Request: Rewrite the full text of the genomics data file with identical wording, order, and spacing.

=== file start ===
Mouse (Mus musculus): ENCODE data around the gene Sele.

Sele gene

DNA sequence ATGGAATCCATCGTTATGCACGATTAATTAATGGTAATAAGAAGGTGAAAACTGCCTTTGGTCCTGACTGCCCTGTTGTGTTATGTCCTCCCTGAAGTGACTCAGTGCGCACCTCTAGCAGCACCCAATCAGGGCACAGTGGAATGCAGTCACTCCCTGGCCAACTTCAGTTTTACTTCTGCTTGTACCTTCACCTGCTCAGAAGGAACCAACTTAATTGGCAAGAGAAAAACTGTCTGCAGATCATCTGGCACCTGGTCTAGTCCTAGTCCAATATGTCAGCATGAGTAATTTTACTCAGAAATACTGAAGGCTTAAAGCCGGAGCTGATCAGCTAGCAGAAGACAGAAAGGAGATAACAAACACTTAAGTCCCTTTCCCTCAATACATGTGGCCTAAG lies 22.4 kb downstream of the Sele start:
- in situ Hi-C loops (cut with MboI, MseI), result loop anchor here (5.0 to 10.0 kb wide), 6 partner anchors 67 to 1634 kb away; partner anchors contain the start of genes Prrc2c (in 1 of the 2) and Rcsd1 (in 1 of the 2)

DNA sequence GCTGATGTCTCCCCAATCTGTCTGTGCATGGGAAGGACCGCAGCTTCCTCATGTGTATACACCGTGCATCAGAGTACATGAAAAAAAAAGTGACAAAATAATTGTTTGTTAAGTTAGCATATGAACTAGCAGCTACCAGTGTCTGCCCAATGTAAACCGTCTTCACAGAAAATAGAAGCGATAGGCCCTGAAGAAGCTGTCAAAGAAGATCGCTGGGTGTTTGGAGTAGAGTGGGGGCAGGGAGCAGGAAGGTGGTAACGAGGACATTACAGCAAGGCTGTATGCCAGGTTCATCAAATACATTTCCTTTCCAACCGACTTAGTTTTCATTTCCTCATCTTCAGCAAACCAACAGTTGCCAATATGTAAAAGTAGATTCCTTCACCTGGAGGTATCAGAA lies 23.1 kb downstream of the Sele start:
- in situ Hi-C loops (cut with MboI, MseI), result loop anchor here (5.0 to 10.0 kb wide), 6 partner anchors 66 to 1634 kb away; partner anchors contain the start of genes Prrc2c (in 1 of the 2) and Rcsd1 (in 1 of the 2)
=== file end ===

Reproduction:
Mouse (Mus musculus): ENCODE data around the gene Sele.

Sele gene

DNA sequence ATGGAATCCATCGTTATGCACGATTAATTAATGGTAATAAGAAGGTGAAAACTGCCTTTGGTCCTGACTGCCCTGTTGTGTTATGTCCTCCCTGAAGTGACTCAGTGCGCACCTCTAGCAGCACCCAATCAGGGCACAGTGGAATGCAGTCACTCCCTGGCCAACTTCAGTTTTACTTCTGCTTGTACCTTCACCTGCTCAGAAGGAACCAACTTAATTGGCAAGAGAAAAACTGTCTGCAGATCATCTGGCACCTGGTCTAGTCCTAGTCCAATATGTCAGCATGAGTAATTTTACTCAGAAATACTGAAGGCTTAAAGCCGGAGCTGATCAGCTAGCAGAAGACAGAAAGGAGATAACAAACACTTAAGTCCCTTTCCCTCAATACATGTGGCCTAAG lies 22.4 kb downstream of the Sele start:
- in situ Hi-C loops (cut with MboI, MseI), result loop anchor here (5.0 to 10.0 kb wide), 6 partner anchors 67 to 1634 kb away; partner anchors contain the start of genes Prrc2c (in 1 of the 2) and Rcsd1 (in 1 of the 2)

DNA sequence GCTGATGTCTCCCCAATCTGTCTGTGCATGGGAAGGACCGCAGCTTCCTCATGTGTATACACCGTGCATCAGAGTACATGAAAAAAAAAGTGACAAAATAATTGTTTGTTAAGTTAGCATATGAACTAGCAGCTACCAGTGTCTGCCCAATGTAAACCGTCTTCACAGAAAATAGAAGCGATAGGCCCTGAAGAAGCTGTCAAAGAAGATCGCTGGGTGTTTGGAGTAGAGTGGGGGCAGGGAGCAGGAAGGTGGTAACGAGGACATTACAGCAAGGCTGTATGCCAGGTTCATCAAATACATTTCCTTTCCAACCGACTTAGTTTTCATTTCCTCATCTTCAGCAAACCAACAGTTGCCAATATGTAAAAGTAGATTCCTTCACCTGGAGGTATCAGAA lies 23.1 kb downstream of the Sele start:
- in situ Hi-C loops (cut with MboI, MseI), result loop anchor here (5.0 to 10.0 kb wide), 6 partner anchors 66 to 1634 kb away; partner anchors contain the start of genes Prrc2c (in 1 of the 2) and Rcsd1 (in 1 of the 2)